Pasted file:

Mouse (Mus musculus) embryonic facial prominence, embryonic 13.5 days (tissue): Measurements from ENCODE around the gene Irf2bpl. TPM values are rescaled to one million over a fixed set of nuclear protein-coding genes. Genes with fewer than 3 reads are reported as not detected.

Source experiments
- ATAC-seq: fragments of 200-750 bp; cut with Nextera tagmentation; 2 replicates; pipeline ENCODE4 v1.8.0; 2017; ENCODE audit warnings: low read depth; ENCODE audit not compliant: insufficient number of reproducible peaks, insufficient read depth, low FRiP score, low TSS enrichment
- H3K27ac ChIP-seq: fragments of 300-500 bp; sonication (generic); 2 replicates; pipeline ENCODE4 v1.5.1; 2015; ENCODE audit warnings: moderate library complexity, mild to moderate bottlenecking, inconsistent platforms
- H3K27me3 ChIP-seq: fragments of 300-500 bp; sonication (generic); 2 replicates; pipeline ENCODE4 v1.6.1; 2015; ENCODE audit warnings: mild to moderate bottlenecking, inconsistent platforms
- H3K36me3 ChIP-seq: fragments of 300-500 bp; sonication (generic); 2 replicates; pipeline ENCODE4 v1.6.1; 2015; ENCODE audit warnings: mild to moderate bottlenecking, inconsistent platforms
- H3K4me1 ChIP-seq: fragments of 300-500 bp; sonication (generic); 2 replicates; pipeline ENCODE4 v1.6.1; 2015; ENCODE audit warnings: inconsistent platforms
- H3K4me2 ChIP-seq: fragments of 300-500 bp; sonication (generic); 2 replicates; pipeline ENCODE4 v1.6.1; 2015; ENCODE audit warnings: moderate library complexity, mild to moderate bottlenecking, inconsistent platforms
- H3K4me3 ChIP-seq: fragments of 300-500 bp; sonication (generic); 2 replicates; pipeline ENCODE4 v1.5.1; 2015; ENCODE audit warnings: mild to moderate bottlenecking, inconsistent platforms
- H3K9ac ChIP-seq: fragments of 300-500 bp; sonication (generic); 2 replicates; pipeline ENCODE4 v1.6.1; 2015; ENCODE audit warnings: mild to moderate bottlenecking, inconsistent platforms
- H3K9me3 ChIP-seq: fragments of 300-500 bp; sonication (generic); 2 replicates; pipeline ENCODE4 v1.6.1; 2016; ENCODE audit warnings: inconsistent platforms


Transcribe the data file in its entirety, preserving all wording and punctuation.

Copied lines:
Mouse (Mus musculus) embryonic facial prominence, embryonic 13.5 days (tissue): Measurements from ENCODE around the gene Irf2bpl. TPM values are rescaled to one million over a fixed set of nuclear protein-coding genes. Genes with fewer than 3 reads are reported as not detected.

Source experiments
- ATAC-seq: fragments of 200-750 bp; cut with Nextera tagmentation; 2 replicates; pipeline ENCODE4 v1.8.0; 2017; ENCODE audit warnings: low read depth; ENCODE audit not compliant: insufficient number of reproducible peaks, insufficient read depth, low FRiP score, low TSS enrichment
- H3K27ac ChIP-seq: fragments of 300-500 bp; sonication (generic); 2 replicates; pipeline ENCODE4 v1.5.1; 2015; ENCODE audit warnings: moderate library complexity, mild to moderate bottlenecking, inconsistent platforms
- H3K27me3 ChIP-seq: fragments of 300-500 bp; sonication (generic); 2 replicates; pipeline ENCODE4 v1.6.1; 2015; ENCODE audit warnings: mild to moderate bottlenecking, inconsistent platforms
- H3K36me3 ChIP-seq: fragments of 300-500 bp; sonication (generic); 2 replicates; pipeline ENCODE4 v1.6.1; 2015; ENCODE audit warnings: mild to moderate bottlenecking, inconsistent platforms
- H3K4me1 ChIP-seq: fragments of 300-500 bp; sonication (generic); 2 replicates; pipeline ENCODE4 v1.6.1; 2015; ENCODE audit warnings: inconsistent platforms
- H3K4me2 ChIP-seq: fragments of 300-500 bp; sonication (generic); 2 replicates; pipeline ENCODE4 v1.6.1; 2015; ENCODE audit warnings: moderate library complexity, mild to moderate bottlenecking, inconsistent platforms
- H3K4me3 ChIP-seq: fragments of 300-500 bp; sonication (generic); 2 replicates; pipeline ENCODE4 v1.5.1; 2015; ENCODE audit warnings: mild to moderate bottlenecking, inconsistent platforms
- H3K9ac ChIP-seq: fragments of 300-500 bp; sonication (generic); 2 replicates; pipeline ENCODE4 v1.6.1; 2015; ENCODE audit warnings: mild to moderate bottlenecking, inconsistent platforms
- H3K9me3 ChIP-seq: fragments of 300-500 bp; sonication (generic); 2 replicates; pipeline ENCODE4 v1.6.1; 2016; ENCODE audit warnings: inconsistent platforms